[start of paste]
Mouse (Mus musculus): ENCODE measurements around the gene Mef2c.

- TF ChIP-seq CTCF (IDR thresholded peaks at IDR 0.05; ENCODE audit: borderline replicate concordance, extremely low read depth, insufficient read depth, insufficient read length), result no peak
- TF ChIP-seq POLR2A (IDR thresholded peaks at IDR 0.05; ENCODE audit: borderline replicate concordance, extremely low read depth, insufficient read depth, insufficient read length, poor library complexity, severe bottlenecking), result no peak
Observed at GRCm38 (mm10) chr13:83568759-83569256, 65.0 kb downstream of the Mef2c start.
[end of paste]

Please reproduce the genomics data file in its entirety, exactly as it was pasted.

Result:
Mouse (Mus musculus): ENCODE measurements around the gene Mef2c.

- TF ChIP-seq CTCF (IDR thresholded peaks at IDR 0.05; ENCODE audit: borderline replicate concordance, extremely low read depth, insufficient read depth, insufficient read length), result no peak
- TF ChIP-seq POLR2A (IDR thresholded peaks at IDR 0.05; ENCODE audit: borderline replicate concordance, extremely low read depth, insufficient read depth, insufficient read length, poor library complexity, severe bottlenecking), result no peak
Observed at GRCm38 (mm10) chr13:83568759-83569256, 65.0 kb downstream of the Mef2c start.